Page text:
20 ECS-165A WQ Duplicate Elimination: Sorting: remove all but one copy of tuples having identical value(s) on projection attribute(s) Hashing: partition relation using hash function on projection attribute(s); then read partitions into buffer and create in-memory hash index; tuple is only inserted into index if not already present Set Operations: Sorting or hashing Hashing: Partition both relations using the same hash function; use in-memory index for partitions R i R S: if tuple in R i or in S i, add tuple to result : if tuple in R i and in S i,... : if tuple in R i and not in S i,... Grouping and aggregation: Compute groups via sorting or hashing. Hashing: while groups (partitions) are built, compute partial aggregate values (for group attribute A, V(A,R) tuples to store values)

21 ECS-165A WQ Evaluation of Expressions Strategy 1: materialization. Evaluate one operation at a time, starting at the lowest level. Use intermediate results materialized in temporary relations to evaluate next level operation(s). CName CUSTOMERS ORDERS OFFERS o Price > 5000 First compute and store σ Price>5000 (OFFERS); then compute and store join of CUSTOMERS and ORDERS; finally, join the two materialized relations and project on to CName. Strategy 2: pipelining. evaluate several operations simultaneously, and pass the result (tuple- or block-wise) on to the next operation. In the example above, once a tuple from OFFERS satisfying selection condition has been found, pass it on to the join. Similarly, don t store result of (final) join, but pass tuples directly to projection. Much cheaper than materialization, because temporary relations are not generated and stored on disk.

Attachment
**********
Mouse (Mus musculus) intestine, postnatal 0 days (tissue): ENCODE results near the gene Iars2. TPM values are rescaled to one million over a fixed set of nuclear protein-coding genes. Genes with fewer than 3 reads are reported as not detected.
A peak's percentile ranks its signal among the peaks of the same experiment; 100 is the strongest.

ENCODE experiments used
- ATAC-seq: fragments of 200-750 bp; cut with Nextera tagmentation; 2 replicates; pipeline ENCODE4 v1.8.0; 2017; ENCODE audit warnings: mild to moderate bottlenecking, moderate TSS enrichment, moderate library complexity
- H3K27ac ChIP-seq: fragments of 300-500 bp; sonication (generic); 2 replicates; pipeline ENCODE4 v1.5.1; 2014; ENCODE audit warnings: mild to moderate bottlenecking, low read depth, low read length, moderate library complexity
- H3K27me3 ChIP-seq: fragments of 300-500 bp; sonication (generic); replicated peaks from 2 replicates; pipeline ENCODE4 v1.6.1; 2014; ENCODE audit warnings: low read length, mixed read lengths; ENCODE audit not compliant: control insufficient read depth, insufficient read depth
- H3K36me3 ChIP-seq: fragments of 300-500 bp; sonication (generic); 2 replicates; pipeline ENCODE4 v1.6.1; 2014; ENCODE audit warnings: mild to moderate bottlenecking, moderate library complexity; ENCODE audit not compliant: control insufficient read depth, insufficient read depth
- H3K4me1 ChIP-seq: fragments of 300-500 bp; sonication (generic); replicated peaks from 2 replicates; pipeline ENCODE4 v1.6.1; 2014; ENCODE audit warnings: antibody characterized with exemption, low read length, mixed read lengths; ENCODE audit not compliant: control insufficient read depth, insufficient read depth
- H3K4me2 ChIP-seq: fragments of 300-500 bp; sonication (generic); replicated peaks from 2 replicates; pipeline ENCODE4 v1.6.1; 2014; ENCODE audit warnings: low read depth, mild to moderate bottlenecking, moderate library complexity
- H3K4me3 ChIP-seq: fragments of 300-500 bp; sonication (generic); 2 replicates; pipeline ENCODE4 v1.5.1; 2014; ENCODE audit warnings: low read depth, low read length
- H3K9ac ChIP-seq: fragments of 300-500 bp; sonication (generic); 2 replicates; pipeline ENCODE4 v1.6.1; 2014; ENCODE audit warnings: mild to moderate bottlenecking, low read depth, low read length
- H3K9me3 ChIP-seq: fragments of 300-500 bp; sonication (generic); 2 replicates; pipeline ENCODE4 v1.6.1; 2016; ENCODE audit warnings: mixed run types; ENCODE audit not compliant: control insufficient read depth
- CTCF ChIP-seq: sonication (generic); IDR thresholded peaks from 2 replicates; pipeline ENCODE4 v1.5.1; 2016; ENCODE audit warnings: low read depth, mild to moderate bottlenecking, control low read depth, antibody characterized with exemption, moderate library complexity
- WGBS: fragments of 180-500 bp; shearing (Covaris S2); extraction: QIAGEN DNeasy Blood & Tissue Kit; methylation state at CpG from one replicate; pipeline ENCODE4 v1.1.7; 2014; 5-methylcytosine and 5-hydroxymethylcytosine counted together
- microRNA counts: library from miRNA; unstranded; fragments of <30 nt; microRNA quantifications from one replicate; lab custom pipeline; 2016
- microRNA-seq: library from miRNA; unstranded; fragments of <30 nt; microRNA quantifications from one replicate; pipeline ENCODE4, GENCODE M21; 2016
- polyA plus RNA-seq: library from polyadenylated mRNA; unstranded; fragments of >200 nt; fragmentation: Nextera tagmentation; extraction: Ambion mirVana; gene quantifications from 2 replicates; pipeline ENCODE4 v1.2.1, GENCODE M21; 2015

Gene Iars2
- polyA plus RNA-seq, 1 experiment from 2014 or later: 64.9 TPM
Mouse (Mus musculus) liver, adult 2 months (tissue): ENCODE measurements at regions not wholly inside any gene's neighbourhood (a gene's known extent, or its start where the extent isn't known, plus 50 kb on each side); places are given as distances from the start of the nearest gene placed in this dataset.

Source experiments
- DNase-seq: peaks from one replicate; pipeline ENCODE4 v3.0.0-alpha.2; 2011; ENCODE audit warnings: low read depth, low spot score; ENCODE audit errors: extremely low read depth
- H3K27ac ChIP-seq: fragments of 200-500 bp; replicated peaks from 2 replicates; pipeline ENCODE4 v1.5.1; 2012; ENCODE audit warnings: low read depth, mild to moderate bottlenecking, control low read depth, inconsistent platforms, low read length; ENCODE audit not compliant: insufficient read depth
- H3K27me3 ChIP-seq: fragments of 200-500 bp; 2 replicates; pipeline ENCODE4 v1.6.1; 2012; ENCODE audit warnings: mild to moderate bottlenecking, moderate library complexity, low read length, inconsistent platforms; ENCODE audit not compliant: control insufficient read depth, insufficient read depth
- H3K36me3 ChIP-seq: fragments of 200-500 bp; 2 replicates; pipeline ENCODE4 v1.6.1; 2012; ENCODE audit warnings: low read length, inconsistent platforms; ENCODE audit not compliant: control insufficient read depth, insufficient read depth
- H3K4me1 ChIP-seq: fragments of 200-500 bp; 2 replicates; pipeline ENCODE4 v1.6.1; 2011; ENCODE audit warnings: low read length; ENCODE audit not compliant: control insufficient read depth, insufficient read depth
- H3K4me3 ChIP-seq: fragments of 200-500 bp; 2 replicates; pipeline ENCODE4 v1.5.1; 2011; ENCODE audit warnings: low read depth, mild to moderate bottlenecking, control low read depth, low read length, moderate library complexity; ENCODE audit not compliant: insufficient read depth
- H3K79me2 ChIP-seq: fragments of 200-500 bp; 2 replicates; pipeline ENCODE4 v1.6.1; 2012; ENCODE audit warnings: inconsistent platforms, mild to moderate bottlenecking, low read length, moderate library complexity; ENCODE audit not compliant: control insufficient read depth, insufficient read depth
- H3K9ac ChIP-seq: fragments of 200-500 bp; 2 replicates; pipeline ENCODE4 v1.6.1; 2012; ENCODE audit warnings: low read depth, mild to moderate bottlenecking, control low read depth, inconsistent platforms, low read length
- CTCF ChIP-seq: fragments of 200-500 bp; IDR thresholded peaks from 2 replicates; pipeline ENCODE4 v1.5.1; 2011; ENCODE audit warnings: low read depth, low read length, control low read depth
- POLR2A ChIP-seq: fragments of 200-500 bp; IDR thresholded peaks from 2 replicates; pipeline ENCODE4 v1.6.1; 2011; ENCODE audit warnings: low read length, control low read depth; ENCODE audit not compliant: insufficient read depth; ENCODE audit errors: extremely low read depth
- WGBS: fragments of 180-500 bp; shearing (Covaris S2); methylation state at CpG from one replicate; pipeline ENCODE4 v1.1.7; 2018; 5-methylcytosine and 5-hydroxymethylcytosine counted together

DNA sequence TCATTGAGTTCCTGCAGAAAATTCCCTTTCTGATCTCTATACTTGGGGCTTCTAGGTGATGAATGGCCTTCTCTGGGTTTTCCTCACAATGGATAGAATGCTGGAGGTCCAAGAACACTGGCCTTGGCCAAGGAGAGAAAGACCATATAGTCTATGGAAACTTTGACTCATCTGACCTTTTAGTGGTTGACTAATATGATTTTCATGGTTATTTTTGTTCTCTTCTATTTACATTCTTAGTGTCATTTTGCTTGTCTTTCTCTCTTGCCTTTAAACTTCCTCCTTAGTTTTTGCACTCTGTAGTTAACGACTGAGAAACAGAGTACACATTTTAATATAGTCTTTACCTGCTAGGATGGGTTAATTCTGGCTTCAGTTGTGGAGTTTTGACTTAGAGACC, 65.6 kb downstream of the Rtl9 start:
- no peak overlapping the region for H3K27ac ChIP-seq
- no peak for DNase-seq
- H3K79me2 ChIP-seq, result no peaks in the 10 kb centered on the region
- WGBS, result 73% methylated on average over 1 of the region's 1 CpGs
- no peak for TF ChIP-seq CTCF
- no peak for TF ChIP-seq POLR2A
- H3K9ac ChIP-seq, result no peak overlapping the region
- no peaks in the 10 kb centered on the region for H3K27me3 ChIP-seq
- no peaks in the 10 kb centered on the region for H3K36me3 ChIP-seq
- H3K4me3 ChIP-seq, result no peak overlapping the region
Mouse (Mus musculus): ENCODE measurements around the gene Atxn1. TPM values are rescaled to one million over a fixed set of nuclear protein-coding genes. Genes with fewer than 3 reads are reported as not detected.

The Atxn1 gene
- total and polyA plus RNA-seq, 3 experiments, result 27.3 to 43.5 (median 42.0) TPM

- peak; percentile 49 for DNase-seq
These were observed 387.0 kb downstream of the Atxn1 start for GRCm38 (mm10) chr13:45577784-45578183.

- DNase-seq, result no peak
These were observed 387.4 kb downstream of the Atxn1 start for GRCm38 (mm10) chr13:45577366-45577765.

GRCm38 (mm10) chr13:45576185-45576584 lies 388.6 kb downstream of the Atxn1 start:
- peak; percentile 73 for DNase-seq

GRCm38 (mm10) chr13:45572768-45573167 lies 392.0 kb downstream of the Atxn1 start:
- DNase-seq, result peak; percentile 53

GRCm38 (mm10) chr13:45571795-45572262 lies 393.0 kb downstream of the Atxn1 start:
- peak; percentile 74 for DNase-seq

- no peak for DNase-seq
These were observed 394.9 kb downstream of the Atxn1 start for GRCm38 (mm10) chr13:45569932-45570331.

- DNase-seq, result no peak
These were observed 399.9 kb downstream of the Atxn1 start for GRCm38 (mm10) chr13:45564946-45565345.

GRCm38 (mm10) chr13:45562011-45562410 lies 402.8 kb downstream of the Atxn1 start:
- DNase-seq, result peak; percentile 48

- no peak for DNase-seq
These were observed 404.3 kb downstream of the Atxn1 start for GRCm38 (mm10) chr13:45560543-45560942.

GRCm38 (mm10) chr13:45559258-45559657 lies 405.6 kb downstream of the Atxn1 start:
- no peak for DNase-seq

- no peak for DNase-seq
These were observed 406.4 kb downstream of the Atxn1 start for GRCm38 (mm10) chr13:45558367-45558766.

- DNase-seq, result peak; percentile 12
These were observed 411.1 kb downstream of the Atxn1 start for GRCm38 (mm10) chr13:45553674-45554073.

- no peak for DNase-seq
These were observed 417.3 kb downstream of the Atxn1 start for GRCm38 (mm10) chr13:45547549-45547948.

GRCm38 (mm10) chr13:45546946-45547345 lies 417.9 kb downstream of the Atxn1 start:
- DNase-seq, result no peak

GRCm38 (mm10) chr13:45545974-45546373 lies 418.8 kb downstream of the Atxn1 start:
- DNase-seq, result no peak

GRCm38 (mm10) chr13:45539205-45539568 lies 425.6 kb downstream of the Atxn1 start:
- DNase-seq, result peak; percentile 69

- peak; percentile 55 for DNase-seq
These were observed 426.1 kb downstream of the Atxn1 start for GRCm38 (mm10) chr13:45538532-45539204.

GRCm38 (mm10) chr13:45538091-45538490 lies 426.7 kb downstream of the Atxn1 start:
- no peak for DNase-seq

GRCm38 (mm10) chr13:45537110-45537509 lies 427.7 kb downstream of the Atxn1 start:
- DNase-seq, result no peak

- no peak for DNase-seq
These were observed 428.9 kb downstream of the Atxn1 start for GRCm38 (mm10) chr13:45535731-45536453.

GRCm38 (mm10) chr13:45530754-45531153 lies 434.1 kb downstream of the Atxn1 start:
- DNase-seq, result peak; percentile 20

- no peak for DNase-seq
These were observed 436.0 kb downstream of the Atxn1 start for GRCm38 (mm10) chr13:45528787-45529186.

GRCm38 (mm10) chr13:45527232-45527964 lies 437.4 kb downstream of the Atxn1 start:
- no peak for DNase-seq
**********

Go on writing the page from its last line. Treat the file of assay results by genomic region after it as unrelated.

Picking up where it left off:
22 ECS-165A WQ Evaluation of Expressions (cont.) Pipelining is not always possible, e.g., for all operations that include sorting (blocking operation). Pipelining can be executed in either demand driven or producer driven fashion.